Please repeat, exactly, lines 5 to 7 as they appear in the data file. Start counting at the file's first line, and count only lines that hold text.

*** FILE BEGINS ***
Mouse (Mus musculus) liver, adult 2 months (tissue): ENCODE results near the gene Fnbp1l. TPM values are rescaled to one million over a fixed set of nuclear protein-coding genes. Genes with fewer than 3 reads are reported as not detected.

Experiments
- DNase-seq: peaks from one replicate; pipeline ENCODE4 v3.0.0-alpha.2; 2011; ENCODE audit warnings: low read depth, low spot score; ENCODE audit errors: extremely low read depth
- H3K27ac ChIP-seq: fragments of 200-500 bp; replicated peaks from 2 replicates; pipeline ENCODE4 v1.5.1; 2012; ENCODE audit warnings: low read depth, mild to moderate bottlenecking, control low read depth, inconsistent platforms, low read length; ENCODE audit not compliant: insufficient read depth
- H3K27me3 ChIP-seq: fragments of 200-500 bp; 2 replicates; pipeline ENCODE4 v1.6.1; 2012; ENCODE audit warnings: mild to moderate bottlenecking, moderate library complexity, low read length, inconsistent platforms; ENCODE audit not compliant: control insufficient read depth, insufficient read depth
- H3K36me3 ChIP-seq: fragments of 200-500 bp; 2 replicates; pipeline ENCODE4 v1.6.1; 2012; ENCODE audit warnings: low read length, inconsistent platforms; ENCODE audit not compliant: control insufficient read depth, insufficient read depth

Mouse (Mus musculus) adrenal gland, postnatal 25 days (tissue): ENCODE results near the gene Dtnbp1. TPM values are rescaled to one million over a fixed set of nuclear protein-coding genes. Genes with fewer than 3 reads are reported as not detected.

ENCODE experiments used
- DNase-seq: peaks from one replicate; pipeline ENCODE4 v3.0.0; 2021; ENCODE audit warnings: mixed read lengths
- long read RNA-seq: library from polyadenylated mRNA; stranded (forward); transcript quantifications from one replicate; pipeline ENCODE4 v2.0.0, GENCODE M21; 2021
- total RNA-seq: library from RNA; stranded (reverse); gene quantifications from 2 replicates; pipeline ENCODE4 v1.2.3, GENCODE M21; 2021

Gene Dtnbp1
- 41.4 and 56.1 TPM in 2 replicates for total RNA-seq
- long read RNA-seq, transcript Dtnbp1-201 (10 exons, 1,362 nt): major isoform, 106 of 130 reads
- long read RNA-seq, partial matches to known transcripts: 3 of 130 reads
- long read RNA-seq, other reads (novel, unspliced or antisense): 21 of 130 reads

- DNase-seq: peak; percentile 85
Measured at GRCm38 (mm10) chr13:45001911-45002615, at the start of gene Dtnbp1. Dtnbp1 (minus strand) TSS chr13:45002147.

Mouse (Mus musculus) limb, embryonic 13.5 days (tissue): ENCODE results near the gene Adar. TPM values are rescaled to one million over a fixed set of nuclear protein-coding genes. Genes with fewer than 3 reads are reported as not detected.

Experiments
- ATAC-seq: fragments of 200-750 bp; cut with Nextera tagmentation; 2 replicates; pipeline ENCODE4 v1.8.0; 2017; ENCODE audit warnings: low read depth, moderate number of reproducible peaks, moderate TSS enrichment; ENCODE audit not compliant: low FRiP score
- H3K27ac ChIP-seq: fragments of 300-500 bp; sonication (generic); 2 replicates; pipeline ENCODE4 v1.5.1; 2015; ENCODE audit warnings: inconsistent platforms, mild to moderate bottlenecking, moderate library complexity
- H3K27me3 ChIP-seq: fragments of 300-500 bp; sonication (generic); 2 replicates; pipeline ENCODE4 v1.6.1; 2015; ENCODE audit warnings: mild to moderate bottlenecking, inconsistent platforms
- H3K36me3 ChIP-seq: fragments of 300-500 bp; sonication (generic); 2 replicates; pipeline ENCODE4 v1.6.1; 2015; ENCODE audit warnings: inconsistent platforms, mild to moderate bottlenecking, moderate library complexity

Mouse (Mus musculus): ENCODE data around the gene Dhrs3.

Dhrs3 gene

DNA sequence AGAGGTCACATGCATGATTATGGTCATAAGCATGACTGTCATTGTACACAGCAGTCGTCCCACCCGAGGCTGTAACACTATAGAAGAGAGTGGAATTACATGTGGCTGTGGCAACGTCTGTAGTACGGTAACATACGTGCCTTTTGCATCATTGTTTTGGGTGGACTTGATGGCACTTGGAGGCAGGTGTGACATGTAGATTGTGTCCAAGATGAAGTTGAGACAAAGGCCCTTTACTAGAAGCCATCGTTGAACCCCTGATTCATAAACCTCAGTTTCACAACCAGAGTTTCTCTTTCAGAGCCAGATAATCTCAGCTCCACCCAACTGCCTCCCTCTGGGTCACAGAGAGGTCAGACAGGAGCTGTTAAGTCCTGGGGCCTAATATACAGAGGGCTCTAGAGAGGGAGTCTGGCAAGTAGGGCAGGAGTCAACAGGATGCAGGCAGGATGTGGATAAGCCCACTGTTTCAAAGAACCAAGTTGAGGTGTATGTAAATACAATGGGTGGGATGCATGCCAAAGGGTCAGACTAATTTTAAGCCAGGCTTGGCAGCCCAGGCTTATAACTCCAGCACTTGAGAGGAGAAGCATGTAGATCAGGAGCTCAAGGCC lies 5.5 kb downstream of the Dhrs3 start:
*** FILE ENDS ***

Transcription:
- H3K27me3 ChIP-seq: fragments of 200-500 bp; 2 replicates; pipeline ENCODE4 v1.6.1; 2012; ENCODE audit warnings: mild to moderate bottlenecking, moderate library complexity, low read length, inconsistent platforms; ENCODE audit not compliant: control insufficient read depth, insufficient read depth
- H3K36me3 ChIP-seq: fragments of 200-500 bp; 2 replicates; pipeline ENCODE4 v1.6.1; 2012; ENCODE audit warnings: low read length, inconsistent platforms; ENCODE audit not compliant: control insufficient read depth, insufficient read depth

Mouse (Mus musculus) adrenal gland, postnatal 25 days (tissue): ENCODE results near the gene Dtnbp1. TPM values are rescaled to one million over a fixed set of nuclear protein-coding genes. Genes with fewer than 3 reads are reported as not detected.